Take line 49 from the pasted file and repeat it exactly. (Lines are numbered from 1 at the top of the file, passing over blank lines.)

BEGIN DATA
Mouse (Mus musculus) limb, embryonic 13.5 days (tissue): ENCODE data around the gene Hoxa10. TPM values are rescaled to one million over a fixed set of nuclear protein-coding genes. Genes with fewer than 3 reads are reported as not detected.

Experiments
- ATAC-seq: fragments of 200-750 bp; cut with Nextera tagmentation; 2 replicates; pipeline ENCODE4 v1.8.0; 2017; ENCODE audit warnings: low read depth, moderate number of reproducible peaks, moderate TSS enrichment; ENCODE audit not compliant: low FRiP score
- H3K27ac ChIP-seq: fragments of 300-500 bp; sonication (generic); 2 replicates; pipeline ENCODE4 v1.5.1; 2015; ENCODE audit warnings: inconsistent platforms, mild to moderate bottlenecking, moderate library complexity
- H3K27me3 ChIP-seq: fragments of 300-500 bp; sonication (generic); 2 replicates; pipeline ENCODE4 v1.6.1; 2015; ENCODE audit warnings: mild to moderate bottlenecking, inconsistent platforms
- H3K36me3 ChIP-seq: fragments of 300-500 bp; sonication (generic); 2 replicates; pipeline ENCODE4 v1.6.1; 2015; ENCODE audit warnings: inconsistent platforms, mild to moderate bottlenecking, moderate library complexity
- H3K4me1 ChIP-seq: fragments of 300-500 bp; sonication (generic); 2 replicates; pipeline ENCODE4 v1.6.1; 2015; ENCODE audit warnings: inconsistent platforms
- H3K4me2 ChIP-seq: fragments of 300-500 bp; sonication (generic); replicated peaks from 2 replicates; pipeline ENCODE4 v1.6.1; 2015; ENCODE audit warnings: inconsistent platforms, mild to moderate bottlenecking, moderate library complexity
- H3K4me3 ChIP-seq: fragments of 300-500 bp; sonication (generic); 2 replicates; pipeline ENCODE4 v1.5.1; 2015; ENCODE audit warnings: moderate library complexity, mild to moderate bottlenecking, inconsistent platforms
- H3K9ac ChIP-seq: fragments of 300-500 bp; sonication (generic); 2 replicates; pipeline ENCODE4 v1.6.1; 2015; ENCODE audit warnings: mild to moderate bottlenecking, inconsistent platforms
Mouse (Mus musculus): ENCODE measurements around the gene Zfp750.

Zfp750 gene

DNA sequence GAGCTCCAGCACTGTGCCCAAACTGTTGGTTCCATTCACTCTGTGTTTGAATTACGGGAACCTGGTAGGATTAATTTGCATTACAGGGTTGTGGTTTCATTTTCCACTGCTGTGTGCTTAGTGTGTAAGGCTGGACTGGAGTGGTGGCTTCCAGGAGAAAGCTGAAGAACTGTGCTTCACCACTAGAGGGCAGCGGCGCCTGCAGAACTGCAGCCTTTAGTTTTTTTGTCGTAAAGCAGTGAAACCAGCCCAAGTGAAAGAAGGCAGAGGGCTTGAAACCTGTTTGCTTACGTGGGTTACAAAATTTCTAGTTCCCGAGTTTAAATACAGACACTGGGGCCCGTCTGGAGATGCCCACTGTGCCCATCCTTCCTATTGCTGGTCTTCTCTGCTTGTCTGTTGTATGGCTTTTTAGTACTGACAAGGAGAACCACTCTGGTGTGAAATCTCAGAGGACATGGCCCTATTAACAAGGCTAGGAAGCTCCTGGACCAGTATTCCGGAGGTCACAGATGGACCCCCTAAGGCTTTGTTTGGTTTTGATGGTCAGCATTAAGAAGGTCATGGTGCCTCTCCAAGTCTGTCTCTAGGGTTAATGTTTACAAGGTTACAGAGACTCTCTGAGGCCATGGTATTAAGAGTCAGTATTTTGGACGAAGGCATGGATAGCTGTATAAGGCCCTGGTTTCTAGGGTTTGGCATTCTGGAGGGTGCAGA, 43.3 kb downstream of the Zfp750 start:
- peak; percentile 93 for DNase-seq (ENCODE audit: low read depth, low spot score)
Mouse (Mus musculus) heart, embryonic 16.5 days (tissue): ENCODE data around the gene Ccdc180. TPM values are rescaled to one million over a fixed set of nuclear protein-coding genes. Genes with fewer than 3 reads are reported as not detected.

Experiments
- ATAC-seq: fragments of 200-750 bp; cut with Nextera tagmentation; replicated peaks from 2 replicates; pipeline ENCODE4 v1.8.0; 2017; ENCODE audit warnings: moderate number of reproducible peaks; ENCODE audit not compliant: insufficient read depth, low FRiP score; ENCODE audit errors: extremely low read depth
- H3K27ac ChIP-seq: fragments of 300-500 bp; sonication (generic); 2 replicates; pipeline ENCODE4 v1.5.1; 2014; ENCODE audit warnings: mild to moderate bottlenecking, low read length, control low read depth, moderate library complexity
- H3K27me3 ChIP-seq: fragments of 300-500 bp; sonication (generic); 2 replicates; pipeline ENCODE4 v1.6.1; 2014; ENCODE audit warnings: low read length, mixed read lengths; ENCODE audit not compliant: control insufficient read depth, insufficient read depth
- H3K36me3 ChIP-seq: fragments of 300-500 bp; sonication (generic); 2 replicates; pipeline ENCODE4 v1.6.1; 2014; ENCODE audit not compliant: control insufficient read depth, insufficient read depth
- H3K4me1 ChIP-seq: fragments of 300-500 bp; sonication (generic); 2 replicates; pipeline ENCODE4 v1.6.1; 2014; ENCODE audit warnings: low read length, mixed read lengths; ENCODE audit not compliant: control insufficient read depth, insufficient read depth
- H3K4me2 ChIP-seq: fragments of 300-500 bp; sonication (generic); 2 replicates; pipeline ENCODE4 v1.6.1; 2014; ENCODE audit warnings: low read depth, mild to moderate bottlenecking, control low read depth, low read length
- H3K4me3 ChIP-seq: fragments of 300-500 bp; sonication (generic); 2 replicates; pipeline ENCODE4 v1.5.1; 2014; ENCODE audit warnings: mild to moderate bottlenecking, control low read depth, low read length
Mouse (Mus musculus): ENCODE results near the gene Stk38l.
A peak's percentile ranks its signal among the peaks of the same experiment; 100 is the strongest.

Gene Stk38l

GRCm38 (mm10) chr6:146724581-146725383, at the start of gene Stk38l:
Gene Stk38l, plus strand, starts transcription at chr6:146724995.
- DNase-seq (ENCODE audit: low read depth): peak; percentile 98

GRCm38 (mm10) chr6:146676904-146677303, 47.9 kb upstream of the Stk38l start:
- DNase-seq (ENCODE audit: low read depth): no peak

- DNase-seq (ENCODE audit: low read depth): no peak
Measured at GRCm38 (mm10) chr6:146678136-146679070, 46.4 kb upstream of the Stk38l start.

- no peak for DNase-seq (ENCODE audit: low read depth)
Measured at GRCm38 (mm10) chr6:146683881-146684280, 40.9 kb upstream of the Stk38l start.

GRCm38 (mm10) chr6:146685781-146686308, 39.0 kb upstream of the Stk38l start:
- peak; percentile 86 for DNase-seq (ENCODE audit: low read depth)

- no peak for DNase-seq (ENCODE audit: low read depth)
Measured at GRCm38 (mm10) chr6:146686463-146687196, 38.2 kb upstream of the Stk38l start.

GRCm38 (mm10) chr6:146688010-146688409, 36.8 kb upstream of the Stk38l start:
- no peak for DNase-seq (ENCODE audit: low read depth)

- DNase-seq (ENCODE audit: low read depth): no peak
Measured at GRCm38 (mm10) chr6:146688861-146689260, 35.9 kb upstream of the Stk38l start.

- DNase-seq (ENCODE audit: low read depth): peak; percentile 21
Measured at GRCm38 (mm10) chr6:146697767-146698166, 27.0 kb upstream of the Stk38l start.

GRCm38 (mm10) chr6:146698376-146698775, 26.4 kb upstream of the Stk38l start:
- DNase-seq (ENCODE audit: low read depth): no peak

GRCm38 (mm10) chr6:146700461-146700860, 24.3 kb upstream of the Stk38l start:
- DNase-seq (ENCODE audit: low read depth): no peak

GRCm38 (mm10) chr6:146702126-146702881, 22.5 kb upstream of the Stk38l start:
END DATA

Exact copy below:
- DNase-seq (ENCODE audit: low read depth): no peak